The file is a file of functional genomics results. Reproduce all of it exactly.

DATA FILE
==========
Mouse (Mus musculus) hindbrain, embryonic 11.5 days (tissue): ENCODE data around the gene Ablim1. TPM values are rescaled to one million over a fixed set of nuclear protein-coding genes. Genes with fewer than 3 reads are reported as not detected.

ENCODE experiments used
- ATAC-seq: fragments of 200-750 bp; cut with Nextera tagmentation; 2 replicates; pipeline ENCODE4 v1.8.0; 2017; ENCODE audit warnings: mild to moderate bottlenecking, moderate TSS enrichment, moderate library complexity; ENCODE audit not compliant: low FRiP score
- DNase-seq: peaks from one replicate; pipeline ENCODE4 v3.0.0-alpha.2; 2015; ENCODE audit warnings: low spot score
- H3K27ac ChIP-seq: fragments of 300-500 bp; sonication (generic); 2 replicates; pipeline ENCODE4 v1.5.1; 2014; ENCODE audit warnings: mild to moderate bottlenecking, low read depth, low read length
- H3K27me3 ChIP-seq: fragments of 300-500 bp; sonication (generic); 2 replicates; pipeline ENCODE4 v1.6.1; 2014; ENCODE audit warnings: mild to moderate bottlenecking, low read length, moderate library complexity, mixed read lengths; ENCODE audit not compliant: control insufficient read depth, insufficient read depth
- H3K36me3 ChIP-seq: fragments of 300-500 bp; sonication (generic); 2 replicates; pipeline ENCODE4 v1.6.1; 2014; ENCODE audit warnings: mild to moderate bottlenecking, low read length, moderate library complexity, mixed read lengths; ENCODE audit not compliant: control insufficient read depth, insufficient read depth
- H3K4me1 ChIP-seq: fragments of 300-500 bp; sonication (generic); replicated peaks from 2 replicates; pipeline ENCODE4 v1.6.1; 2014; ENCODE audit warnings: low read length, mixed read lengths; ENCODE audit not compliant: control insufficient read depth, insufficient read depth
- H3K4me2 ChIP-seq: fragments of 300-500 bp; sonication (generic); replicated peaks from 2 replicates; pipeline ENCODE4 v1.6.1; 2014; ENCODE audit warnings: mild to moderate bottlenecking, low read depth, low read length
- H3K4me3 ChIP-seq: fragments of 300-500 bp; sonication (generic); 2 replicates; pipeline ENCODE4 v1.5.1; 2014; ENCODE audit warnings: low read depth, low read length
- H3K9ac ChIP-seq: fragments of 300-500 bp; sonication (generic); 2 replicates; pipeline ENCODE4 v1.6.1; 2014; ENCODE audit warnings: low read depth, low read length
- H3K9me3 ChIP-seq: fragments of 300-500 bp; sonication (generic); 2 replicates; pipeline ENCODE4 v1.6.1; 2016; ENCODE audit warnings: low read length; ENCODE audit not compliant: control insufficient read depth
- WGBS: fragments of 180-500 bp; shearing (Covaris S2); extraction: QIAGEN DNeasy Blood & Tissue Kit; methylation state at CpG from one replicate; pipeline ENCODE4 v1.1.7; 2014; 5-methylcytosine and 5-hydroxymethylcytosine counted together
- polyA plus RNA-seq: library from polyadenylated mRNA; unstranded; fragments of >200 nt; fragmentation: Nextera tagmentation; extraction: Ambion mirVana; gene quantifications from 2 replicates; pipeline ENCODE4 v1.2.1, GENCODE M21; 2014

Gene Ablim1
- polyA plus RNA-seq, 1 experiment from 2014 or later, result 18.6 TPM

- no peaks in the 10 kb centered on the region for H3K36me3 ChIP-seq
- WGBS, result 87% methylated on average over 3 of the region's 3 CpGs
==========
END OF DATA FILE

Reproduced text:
Mouse (Mus musculus) hindbrain, embryonic 11.5 days (tissue): ENCODE data around the gene Ablim1. TPM values are rescaled to one million over a fixed set of nuclear protein-coding genes. Genes with fewer than 3 reads are reported as not detected.

ENCODE experiments used
- ATAC-seq: fragments of 200-750 bp; cut with Nextera tagmentation; 2 replicates; pipeline ENCODE4 v1.8.0; 2017; ENCODE audit warnings: mild to moderate bottlenecking, moderate TSS enrichment, moderate library complexity; ENCODE audit not compliant: low FRiP score
- DNase-seq: peaks from one replicate; pipeline ENCODE4 v3.0.0-alpha.2; 2015; ENCODE audit warnings: low spot score
- H3K27ac ChIP-seq: fragments of 300-500 bp; sonication (generic); 2 replicates; pipeline ENCODE4 v1.5.1; 2014; ENCODE audit warnings: mild to moderate bottlenecking, low read depth, low read length
- H3K27me3 ChIP-seq: fragments of 300-500 bp; sonication (generic); 2 replicates; pipeline ENCODE4 v1.6.1; 2014; ENCODE audit warnings: mild to moderate bottlenecking, low read length, moderate library complexity, mixed read lengths; ENCODE audit not compliant: control insufficient read depth, insufficient read depth
- H3K36me3 ChIP-seq: fragments of 300-500 bp; sonication (generic); 2 replicates; pipeline ENCODE4 v1.6.1; 2014; ENCODE audit warnings: mild to moderate bottlenecking, low read length, moderate library complexity, mixed read lengths; ENCODE audit not compliant: control insufficient read depth, insufficient read depth
- H3K4me1 ChIP-seq: fragments of 300-500 bp; sonication (generic); replicated peaks from 2 replicates; pipeline ENCODE4 v1.6.1; 2014; ENCODE audit warnings: low read length, mixed read lengths; ENCODE audit not compliant: control insufficient read depth, insufficient read depth
- H3K4me2 ChIP-seq: fragments of 300-500 bp; sonication (generic); replicated peaks from 2 replicates; pipeline ENCODE4 v1.6.1; 2014; ENCODE audit warnings: mild to moderate bottlenecking, low read depth, low read length
- H3K4me3 ChIP-seq: fragments of 300-500 bp; sonication (generic); 2 replicates; pipeline ENCODE4 v1.5.1; 2014; ENCODE audit warnings: low read depth, low read length
- H3K9ac ChIP-seq: fragments of 300-500 bp; sonication (generic); 2 replicates; pipeline ENCODE4 v1.6.1; 2014; ENCODE audit warnings: low read depth, low read length
- H3K9me3 ChIP-seq: fragments of 300-500 bp; sonication (generic); 2 replicates; pipeline ENCODE4 v1.6.1; 2016; ENCODE audit warnings: low read length; ENCODE audit not compliant: control insufficient read depth
- WGBS: fragments of 180-500 bp; shearing (Covaris S2); extraction: QIAGEN DNeasy Blood & Tissue Kit; methylation state at CpG from one replicate; pipeline ENCODE4 v1.1.7; 2014; 5-methylcytosine and 5-hydroxymethylcytosine counted together
- polyA plus RNA-seq: library from polyadenylated mRNA; unstranded; fragments of >200 nt; fragmentation: Nextera tagmentation; extraction: Ambion mirVana; gene quantifications from 2 replicates; pipeline ENCODE4 v1.2.1, GENCODE M21; 2014

Gene Ablim1
- polyA plus RNA-seq, 1 experiment from 2014 or later, result 18.6 TPM

- no peaks in the 10 kb centered on the region for H3K36me3 ChIP-seq
- WGBS, result 87% methylated on average over 3 of the region's 3 CpGs